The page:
Nir Barzilai has taken a slightly different perspective from the covid19. Instead, Barzilai, founder of the Institute of Ageing Research at the Albert Einstein College of Medicine in New York, sees it as a disease of ageing.
The grim statistics show that he has a point. In Europe, people over 60 have accounted for 90% of fatalities since the start of August. While the impact of Covid-19 has been universal, older people have been disproportionally affected.
“This virus has no eyes, but it could see immediately who is old and more vulnerable,” says Barzilai.
For Barzilai and other geroscientists – scientists who study the biology of ageing – this represents an opportunity. They have long argued that we need a different perspective for tackling many chronic diseases, from cancer to Alzheimer’s. As all of these illnesses become more common with age, geroscientists have suggested that therapies attempting to reverse some of the cellular mechanisms of ageing, might make older individuals more resilient to a whole range of diseases.
The premise of this approach is that while we typically measure age chronologically, the number of years we have been alive, your biological age says far more about your health. Biological age is indicated through various biomarkers ranging from the length of telomeres – the tips of chromosomes – to changes in DNA expression, and even your gut microbiome.
Some 55-year-olds may be biologically equivalent to 45, making them more resilient to disease, while others may be far older, due to lifestyle or genetics.
Since the 1930s, scientists have identified certain drugs which appear capable of reversing biological ageing in mice. Over the past nine months, the pandemic has provided increasing evidence they may be capable of doing the same in humans. “Covid has moved anti-ageing from hope to promise,” says Barzilai. “The promise is that ageing is flexible, and can be manipulated, is something we’ve shown again and again in animals.”
The eight hallmarks of ageing
Geroscientists have defined eight hallmarks of biological ageing, which when targeted can improve health and lifespan in animals. These hallmarks range from declining immune function to a decrease in the quality and quantity of mitochondria – the energy factories of our cells – and an impaired ability of cells to perform garbage disposal and remove toxins or viruses.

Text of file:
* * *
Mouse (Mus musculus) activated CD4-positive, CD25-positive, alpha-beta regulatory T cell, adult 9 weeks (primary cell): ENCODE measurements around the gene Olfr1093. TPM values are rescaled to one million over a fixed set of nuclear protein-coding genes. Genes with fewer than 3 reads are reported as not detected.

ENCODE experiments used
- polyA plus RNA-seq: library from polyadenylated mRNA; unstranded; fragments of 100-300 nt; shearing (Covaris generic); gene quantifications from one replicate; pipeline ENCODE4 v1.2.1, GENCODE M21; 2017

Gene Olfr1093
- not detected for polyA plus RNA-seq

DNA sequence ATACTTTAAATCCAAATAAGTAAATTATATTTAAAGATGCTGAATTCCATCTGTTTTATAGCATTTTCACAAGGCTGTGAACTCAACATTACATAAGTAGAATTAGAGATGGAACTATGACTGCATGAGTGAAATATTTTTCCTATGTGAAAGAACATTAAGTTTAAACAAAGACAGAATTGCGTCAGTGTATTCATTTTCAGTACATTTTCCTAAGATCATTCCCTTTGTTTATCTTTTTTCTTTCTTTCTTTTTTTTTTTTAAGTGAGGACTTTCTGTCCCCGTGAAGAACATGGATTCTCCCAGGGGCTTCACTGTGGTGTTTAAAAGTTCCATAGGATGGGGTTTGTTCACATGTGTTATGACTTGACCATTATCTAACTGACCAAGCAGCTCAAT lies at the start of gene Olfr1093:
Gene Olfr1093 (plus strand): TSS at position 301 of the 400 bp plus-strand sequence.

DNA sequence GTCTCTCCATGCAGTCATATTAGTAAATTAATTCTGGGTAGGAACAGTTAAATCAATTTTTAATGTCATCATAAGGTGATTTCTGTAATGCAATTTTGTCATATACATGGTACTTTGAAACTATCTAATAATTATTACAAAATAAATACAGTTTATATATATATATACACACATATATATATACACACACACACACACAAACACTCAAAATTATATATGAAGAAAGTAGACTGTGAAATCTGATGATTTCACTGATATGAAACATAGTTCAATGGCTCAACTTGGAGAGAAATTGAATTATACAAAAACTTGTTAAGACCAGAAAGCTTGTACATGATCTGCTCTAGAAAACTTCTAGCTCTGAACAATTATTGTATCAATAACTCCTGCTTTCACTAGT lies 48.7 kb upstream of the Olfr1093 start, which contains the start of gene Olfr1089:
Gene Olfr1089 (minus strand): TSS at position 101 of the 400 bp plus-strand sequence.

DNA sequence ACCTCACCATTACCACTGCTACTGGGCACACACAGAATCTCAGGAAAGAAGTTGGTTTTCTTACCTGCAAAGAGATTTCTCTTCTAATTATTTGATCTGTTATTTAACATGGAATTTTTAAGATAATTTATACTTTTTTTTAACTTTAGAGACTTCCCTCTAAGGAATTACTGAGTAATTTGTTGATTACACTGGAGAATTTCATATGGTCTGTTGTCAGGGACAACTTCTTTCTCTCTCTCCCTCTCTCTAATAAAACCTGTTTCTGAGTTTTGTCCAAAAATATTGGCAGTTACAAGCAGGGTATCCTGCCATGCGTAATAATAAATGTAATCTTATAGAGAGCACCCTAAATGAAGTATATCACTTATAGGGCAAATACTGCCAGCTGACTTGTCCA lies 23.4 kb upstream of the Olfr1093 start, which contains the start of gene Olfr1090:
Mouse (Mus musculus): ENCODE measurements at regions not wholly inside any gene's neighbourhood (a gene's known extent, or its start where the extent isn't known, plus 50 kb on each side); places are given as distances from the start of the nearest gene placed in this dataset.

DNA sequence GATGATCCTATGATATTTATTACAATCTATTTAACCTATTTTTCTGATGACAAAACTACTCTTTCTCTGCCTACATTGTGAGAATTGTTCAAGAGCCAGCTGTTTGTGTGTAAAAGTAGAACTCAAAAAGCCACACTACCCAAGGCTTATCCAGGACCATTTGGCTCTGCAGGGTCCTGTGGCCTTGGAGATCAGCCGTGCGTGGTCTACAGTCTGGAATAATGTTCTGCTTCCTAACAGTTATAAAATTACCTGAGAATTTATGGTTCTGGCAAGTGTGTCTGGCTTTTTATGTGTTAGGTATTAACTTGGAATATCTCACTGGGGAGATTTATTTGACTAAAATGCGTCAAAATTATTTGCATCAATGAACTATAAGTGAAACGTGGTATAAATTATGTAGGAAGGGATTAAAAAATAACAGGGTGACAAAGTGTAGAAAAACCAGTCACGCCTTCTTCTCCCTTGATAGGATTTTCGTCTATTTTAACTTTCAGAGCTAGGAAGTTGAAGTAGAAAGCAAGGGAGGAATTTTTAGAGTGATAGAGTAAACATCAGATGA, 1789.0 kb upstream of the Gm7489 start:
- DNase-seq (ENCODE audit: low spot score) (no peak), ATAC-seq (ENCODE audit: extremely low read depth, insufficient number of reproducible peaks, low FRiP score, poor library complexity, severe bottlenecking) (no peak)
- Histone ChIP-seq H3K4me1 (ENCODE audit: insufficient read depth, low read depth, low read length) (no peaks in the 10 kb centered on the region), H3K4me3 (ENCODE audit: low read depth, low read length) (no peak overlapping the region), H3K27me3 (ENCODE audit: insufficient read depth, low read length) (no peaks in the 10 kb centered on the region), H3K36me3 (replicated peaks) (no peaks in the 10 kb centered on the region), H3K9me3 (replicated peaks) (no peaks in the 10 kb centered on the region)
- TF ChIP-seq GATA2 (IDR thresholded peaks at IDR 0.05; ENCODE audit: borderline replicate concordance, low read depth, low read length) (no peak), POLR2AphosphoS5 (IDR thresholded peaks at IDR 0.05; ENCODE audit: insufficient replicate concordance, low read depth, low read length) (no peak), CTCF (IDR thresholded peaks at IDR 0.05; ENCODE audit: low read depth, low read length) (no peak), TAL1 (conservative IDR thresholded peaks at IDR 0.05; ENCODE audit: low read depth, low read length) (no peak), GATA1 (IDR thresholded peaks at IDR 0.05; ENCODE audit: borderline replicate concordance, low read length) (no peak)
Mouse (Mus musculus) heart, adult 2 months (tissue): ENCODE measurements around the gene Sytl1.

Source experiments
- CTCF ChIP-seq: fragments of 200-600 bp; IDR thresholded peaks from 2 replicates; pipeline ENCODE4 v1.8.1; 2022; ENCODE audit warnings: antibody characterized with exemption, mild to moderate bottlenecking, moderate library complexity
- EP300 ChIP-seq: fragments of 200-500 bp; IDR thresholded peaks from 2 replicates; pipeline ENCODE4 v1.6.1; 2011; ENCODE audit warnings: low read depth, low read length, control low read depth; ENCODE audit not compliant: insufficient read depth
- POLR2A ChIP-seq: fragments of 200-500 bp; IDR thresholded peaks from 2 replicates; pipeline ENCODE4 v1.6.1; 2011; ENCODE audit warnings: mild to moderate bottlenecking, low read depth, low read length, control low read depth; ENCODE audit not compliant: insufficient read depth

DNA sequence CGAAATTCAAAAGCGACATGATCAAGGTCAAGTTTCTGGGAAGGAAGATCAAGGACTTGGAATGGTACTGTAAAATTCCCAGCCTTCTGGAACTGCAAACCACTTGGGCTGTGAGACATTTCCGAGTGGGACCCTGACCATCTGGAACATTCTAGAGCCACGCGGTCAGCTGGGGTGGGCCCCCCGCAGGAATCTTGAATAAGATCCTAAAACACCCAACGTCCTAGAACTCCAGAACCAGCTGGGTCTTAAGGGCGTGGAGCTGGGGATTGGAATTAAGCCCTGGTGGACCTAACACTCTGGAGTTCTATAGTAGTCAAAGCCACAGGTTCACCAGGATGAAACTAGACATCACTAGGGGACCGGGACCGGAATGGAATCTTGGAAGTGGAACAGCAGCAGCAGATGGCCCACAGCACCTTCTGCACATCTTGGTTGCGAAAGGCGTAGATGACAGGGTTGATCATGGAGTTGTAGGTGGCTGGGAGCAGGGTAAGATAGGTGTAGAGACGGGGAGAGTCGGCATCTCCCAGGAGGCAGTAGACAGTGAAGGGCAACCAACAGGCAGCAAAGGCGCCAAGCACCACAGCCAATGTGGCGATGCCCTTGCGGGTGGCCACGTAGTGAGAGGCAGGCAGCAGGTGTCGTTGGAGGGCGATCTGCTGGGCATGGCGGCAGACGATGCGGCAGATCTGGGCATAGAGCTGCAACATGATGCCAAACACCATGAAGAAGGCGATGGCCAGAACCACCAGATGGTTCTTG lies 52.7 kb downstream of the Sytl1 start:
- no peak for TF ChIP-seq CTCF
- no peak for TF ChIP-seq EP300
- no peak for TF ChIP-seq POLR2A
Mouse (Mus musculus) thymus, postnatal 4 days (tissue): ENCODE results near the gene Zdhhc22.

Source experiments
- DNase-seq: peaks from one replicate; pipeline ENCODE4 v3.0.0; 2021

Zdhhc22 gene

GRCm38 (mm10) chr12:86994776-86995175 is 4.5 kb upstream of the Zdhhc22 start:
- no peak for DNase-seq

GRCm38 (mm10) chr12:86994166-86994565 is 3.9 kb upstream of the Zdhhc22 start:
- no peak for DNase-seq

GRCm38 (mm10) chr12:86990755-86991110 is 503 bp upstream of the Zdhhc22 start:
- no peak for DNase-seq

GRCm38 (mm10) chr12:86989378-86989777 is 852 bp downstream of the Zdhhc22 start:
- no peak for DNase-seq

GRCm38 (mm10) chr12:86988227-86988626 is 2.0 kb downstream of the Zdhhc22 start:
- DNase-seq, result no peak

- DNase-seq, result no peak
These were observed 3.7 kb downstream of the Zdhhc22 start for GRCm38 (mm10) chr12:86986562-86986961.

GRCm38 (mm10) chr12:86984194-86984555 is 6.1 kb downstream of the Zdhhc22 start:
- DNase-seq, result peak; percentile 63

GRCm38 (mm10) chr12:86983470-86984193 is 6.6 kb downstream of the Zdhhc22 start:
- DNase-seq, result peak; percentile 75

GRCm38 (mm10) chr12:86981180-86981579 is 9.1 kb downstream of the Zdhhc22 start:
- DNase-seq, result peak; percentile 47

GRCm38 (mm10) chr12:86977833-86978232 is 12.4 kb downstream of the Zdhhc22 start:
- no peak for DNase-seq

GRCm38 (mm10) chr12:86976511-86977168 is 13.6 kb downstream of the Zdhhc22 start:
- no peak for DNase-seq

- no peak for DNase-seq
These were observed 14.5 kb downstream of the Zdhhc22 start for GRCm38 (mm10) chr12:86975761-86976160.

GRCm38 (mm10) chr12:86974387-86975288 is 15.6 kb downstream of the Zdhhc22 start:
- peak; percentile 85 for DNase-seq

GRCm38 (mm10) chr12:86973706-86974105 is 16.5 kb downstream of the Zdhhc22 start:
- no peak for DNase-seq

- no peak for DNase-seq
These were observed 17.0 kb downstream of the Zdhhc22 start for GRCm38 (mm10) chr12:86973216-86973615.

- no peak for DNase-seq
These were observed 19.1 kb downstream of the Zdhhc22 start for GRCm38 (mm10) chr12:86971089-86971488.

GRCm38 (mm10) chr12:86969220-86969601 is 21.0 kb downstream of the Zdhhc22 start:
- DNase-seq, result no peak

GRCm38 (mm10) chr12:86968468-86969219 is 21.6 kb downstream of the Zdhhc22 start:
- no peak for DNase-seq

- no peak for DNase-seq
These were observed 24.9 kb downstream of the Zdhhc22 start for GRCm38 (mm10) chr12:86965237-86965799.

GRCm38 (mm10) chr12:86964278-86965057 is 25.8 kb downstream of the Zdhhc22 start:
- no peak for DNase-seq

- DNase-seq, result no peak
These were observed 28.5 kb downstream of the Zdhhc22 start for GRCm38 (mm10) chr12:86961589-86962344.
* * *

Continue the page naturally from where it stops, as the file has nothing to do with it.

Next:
There are drugs which can target some hallmarks of ageing, including resveratrol – a compound found naturally in foods such as blueberries – but the impact of Covid-19 has sparked particular interest in a cheap, commonly available medication called metformin, which has been used to treat diabetes for over fifty years, due to its ability to lower glucose levels. But recently, epidemiologists have begun to notice people taking it for diabetes also appeared to have reduced rates of cardiovascular disease and cancer.
When the pandemic began, an early study from a hospital in Wuhan sparked a particular interest. It showed diabetics taking metformin were much less likely to die of Covid-19 than diabetics not on the drug. Geroscientists around the world took note.
“Because of the number of people contracting Covid-19, we could gather data on metformin and its impact on reducing mortality, which would otherwise have taken years to collect,” says Vadim Gladyshev, a biochemist at Harvard Medical School.
Soon, further studies yielded similar findings. Doctors at the University of Minnesota found metformin lowered mortality rates across more than 6,000 Covid-19 patients with diabetes, albeit only in women.
Barzilai believes he understands why. In a paper published earlier this year, he showed that metformin targets all eight hallmarks of ageing at the same time. Now, this accumulation of evidence has helped convince investors to provide $75 million in funding for a landmark randomised control trial called TAME.
Intended to begin in June 2021, it aims to see whether giving metformin to older people for four to five years, can give them more years of good health. If this proves successful, it could see metformin licensed by regulators as the world’s first clinically proven anti-ageing therapy.